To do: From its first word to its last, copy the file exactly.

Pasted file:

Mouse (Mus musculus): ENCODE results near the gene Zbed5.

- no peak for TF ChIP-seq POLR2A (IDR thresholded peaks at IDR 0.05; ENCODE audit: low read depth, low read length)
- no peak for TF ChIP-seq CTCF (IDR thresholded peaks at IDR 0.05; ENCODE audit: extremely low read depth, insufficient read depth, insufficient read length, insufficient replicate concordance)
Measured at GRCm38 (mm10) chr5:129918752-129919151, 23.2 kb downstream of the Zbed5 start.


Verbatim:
Mouse (Mus musculus): ENCODE results near the gene Zbed5.

- no peak for TF ChIP-seq POLR2A (IDR thresholded peaks at IDR 0.05; ENCODE audit: low read depth, low read length)
- no peak for TF ChIP-seq CTCF (IDR thresholded peaks at IDR 0.05; ENCODE audit: extremely low read depth, insufficient read depth, insufficient read length, insufficient replicate concordance)
Measured at GRCm38 (mm10) chr5:129918752-129919151, 23.2 kb downstream of the Zbed5 start.